orchard pig drone

Disruptive is the hottest buzzword in business. Veering out of leftfield, shaking up the established order, a disruptive business is innovative and clever. And grocery is a hive of disruptive activity. As well as giants like Amazon, smaller players are also making intriguing moves. So who are some of the best?

Blue skies at Glasto? Pigs might fly… 

It’s lazy, hazy Glastonbury, and you’re lying on the grass staring up at the azure sky. It’s hot, so you need a drink, but you don’t feel like queuing. The solution? Fire up your smartphone and have a drone carrying a flying pig hover a chilled bottle of delicious cider to your GPS location, obviously. “That is the dream,” says founder Andrew Quinlan, who started producing cider from a small orchard near Glastonbury in 2004. “We’ve just started playing around with drones, and we’ve tested them and it works, but the current regulations mean we haven’t been able to take it any further. But there are all sorts of things to look at in the meantime. For instance we are about to launch a can because it’s lighter. Our existing drones could carry eight cans versus five bottles. So even if the drone is not a very serious thing right now, if we could turn it into a serious thing what could be better?”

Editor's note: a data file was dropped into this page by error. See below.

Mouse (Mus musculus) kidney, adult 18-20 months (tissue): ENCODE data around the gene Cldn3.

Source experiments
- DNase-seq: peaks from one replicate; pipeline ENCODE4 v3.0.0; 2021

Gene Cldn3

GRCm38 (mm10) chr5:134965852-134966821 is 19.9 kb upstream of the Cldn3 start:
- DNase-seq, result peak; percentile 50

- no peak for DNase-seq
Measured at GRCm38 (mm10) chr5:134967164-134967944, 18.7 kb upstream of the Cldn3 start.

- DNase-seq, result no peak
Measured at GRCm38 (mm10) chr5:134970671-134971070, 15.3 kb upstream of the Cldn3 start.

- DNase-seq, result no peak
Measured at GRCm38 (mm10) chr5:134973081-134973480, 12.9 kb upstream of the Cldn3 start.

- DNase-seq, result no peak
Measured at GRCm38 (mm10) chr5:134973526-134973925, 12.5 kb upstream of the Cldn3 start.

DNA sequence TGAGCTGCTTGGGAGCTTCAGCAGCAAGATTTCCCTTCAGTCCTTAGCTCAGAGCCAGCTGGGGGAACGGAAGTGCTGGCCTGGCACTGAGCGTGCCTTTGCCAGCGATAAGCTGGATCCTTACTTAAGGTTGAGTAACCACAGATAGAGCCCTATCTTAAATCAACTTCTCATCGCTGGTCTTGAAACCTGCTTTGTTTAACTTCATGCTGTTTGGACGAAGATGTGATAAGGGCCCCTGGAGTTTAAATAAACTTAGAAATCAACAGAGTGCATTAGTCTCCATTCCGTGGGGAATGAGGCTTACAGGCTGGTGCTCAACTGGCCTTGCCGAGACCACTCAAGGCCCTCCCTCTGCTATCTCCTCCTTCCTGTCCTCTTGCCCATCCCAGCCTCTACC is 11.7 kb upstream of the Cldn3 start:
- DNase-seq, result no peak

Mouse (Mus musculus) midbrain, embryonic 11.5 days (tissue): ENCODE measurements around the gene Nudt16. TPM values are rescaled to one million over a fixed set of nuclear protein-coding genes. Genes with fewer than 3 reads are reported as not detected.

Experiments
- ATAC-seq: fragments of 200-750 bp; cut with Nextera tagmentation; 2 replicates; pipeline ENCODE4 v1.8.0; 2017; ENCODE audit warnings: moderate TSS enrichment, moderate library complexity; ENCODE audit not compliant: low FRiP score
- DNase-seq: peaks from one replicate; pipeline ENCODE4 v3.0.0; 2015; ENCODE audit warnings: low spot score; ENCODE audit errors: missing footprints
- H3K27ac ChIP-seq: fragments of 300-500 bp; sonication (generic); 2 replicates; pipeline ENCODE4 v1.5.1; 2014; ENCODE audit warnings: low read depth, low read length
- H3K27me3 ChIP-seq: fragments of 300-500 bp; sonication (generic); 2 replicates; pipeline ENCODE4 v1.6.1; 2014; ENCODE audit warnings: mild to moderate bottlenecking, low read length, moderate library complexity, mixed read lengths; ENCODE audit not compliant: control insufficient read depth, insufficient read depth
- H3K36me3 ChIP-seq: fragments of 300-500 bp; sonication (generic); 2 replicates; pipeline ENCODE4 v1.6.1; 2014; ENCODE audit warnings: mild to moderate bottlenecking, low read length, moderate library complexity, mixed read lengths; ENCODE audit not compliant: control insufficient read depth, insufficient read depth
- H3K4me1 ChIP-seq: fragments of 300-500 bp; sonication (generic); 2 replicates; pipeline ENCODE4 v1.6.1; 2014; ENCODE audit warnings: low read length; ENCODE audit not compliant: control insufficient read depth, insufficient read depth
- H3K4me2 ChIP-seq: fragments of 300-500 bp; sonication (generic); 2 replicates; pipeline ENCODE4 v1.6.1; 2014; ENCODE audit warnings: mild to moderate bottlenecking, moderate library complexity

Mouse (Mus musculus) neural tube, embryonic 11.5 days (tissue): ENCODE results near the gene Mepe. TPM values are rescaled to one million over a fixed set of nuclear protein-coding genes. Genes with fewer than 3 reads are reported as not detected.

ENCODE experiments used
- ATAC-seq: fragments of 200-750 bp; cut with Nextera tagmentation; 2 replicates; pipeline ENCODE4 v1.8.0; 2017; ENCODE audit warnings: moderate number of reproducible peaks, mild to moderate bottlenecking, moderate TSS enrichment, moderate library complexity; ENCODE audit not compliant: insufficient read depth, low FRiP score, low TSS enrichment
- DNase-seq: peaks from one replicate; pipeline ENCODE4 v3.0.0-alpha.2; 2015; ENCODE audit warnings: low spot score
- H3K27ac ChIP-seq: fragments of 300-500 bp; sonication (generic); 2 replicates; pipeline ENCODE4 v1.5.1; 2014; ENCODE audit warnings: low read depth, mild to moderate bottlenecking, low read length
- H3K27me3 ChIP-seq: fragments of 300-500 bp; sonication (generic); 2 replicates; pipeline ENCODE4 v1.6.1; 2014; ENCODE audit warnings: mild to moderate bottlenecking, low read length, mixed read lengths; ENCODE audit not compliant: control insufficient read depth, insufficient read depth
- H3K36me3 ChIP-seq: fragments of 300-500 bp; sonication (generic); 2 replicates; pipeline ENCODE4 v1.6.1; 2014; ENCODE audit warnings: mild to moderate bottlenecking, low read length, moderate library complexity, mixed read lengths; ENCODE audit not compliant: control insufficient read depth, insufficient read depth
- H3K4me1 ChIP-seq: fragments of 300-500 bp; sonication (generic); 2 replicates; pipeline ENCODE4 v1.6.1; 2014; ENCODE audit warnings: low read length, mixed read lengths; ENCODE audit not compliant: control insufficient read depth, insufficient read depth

Don’t want to waste perfectly good food? There’s an app for that…


Facebook and Spotify are disruptive alumni. And Accel, a venture capital firm that was an early investor in both, has done the same with Olio, a food-sharing app that attempts to positively disrupt food waste. Accel invested £1m in Olio just before Christmas. And Olio, which launched last summer in four London postcodes, has since launched across London and in Bristol and Brighton. From food nearing its expiration date in a grocery store to sausages from a household fridge, users upload a picture of the surplus food to the app, which is then collected from their home or another specified location by someone who wants it. Or they can drop it into an Olio drop-box in local stores. Olio has more than 35,000 users and has been used to swap food thousands of times so far.

Allowing small grocery businesses to catch up with the big boys, quickly